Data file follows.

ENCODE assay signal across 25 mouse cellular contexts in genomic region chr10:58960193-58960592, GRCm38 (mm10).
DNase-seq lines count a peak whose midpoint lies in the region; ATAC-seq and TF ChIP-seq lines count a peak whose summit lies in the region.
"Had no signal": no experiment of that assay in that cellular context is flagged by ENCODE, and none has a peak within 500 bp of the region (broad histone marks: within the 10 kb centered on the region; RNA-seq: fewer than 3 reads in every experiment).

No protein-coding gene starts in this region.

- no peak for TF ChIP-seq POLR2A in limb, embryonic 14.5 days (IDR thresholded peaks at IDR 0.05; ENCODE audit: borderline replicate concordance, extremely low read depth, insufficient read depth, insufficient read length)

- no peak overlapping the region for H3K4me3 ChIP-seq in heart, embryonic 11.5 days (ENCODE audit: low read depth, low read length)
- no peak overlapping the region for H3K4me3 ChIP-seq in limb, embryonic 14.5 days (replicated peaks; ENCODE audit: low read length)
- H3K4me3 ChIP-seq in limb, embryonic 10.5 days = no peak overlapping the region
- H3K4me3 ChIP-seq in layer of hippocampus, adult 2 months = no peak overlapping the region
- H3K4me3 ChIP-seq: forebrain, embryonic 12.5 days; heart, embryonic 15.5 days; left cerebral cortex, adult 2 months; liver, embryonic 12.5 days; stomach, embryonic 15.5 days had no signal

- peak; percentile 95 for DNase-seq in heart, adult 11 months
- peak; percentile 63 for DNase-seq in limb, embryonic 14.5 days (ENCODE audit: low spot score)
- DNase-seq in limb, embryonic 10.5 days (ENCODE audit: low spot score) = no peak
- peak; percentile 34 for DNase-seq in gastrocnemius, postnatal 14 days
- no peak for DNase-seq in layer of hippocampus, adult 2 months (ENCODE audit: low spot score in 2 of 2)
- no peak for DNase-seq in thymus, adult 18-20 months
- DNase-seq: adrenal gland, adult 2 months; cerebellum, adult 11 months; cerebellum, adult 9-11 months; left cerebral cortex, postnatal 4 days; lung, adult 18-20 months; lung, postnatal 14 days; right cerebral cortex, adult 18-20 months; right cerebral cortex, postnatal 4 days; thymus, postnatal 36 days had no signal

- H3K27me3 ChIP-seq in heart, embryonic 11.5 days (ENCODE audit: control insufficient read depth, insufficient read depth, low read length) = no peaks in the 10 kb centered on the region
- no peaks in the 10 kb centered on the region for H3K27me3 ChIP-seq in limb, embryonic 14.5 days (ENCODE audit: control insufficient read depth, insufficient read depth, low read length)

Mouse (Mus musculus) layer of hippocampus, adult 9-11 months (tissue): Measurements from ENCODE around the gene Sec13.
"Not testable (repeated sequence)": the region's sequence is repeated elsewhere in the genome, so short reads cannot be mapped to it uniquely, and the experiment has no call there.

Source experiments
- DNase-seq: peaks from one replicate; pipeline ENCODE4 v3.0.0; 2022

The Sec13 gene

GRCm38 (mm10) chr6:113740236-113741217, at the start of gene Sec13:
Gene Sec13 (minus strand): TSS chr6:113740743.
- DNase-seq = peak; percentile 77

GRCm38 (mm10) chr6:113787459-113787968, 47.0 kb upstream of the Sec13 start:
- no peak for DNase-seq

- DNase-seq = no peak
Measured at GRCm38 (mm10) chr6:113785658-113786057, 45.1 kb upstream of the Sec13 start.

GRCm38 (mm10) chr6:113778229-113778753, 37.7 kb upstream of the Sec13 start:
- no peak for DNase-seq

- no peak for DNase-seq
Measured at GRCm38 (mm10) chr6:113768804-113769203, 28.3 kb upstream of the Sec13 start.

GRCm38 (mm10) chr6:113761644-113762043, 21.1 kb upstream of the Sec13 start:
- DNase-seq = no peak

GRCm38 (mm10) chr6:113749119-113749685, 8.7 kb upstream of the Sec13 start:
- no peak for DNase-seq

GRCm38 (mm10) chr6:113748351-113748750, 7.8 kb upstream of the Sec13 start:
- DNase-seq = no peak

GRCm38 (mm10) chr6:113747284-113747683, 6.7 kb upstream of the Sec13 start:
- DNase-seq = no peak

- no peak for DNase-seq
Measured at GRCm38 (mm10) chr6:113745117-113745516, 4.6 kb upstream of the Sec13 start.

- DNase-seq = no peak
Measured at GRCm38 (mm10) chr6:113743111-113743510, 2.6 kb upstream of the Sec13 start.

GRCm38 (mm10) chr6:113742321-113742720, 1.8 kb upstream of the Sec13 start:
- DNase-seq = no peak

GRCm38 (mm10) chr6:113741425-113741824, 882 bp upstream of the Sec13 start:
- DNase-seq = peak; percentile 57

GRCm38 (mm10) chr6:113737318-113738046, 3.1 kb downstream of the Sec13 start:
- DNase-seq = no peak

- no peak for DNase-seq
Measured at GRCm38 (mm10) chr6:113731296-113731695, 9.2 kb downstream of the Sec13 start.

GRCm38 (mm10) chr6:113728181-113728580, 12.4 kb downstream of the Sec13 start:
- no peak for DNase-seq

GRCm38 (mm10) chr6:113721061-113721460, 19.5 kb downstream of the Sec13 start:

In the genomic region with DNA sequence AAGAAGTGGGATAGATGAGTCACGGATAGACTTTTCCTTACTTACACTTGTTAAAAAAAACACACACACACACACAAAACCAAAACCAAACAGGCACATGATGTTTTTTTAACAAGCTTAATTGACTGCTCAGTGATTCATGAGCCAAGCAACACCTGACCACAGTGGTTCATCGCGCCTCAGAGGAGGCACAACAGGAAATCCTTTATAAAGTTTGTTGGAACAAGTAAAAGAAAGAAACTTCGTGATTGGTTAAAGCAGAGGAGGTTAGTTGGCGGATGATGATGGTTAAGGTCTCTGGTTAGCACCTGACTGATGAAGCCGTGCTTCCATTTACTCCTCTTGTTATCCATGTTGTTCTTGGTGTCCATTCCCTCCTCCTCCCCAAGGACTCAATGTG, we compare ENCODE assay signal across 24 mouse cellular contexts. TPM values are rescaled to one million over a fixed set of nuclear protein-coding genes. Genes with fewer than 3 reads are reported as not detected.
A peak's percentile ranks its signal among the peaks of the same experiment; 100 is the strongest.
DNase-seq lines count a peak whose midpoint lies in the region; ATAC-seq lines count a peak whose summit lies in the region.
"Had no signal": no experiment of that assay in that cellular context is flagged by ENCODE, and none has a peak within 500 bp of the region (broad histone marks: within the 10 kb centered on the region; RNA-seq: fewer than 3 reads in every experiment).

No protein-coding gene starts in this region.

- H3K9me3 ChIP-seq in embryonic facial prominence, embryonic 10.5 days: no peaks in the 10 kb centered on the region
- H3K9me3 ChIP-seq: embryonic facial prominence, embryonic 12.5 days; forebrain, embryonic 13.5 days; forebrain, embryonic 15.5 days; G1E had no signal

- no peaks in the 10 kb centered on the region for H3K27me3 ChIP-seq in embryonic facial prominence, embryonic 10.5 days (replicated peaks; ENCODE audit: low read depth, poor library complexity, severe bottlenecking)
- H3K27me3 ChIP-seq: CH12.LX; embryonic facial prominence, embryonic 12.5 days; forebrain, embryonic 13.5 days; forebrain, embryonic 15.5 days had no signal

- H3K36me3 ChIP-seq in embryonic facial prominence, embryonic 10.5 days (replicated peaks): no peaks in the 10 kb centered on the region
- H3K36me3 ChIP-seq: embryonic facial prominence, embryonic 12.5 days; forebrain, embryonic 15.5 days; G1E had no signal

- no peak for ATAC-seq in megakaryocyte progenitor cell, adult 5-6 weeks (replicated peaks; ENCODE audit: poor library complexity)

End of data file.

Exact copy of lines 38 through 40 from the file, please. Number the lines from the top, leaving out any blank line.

GRCm38 (mm10) chr6:113749119-113749685, 8.7 kb upstream of the Sec13 start:
- no peak for DNase-seq

GRCm38 (mm10) chr6:113748351-113748750, 7.8 kb upstream of the Sec13 start: